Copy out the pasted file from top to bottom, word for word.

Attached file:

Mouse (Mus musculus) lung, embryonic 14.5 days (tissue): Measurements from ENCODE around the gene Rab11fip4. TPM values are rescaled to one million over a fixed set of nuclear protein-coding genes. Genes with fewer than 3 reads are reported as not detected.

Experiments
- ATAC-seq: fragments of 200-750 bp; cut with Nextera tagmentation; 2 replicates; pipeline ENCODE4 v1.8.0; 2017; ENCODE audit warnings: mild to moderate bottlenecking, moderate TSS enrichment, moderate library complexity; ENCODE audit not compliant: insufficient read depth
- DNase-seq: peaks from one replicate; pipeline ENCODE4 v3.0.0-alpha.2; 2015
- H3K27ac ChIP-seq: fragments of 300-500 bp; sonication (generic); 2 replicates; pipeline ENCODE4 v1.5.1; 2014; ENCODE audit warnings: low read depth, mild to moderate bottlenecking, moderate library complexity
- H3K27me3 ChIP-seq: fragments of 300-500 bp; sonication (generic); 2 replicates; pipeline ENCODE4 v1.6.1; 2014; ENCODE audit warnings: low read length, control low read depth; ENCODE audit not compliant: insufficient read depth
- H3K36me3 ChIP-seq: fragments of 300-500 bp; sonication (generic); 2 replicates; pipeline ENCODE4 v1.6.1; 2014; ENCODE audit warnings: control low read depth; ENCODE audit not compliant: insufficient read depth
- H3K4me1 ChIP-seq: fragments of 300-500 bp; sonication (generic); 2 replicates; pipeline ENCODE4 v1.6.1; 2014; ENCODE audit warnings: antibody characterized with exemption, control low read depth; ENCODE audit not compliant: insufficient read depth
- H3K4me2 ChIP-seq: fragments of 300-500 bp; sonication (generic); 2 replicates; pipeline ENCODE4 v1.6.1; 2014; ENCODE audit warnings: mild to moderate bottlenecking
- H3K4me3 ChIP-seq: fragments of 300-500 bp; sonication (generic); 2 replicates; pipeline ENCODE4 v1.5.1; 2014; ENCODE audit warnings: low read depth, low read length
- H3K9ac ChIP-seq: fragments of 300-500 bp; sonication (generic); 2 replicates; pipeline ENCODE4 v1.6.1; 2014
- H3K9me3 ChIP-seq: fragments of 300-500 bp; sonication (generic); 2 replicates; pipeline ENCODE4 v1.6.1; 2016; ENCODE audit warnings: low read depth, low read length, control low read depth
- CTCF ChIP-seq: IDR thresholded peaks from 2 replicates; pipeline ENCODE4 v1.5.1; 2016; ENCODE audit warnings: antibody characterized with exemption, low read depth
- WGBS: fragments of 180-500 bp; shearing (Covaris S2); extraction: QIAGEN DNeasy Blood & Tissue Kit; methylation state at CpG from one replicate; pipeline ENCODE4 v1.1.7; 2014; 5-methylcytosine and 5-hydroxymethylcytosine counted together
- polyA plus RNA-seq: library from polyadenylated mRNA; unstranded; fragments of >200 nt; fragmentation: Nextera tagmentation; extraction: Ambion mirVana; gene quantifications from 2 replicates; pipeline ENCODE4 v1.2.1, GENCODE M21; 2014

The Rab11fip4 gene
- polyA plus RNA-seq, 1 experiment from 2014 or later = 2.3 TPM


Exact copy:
Mouse (Mus musculus) lung, embryonic 14.5 days (tissue): Measurements from ENCODE around the gene Rab11fip4. TPM values are rescaled to one million over a fixed set of nuclear protein-coding genes. Genes with fewer than 3 reads are reported as not detected.

Experiments
- ATAC-seq: fragments of 200-750 bp; cut with Nextera tagmentation; 2 replicates; pipeline ENCODE4 v1.8.0; 2017; ENCODE audit warnings: mild to moderate bottlenecking, moderate TSS enrichment, moderate library complexity; ENCODE audit not compliant: insufficient read depth
- DNase-seq: peaks from one replicate; pipeline ENCODE4 v3.0.0-alpha.2; 2015
- H3K27ac ChIP-seq: fragments of 300-500 bp; sonication (generic); 2 replicates; pipeline ENCODE4 v1.5.1; 2014; ENCODE audit warnings: low read depth, mild to moderate bottlenecking, moderate library complexity
- H3K27me3 ChIP-seq: fragments of 300-500 bp; sonication (generic); 2 replicates; pipeline ENCODE4 v1.6.1; 2014; ENCODE audit warnings: low read length, control low read depth; ENCODE audit not compliant: insufficient read depth
- H3K36me3 ChIP-seq: fragments of 300-500 bp; sonication (generic); 2 replicates; pipeline ENCODE4 v1.6.1; 2014; ENCODE audit warnings: control low read depth; ENCODE audit not compliant: insufficient read depth
- H3K4me1 ChIP-seq: fragments of 300-500 bp; sonication (generic); 2 replicates; pipeline ENCODE4 v1.6.1; 2014; ENCODE audit warnings: antibody characterized with exemption, control low read depth; ENCODE audit not compliant: insufficient read depth
- H3K4me2 ChIP-seq: fragments of 300-500 bp; sonication (generic); 2 replicates; pipeline ENCODE4 v1.6.1; 2014; ENCODE audit warnings: mild to moderate bottlenecking
- H3K4me3 ChIP-seq: fragments of 300-500 bp; sonication (generic); 2 replicates; pipeline ENCODE4 v1.5.1; 2014; ENCODE audit warnings: low read depth, low read length
- H3K9ac ChIP-seq: fragments of 300-500 bp; sonication (generic); 2 replicates; pipeline ENCODE4 v1.6.1; 2014
- H3K9me3 ChIP-seq: fragments of 300-500 bp; sonication (generic); 2 replicates; pipeline ENCODE4 v1.6.1; 2016; ENCODE audit warnings: low read depth, low read length, control low read depth
- CTCF ChIP-seq: IDR thresholded peaks from 2 replicates; pipeline ENCODE4 v1.5.1; 2016; ENCODE audit warnings: antibody characterized with exemption, low read depth
- WGBS: fragments of 180-500 bp; shearing (Covaris S2); extraction: QIAGEN DNeasy Blood & Tissue Kit; methylation state at CpG from one replicate; pipeline ENCODE4 v1.1.7; 2014; 5-methylcytosine and 5-hydroxymethylcytosine counted together
- polyA plus RNA-seq: library from polyadenylated mRNA; unstranded; fragments of >200 nt; fragmentation: Nextera tagmentation; extraction: Ambion mirVana; gene quantifications from 2 replicates; pipeline ENCODE4 v1.2.1, GENCODE M21; 2014

The Rab11fip4 gene
- polyA plus RNA-seq, 1 experiment from 2014 or later = 2.3 TPM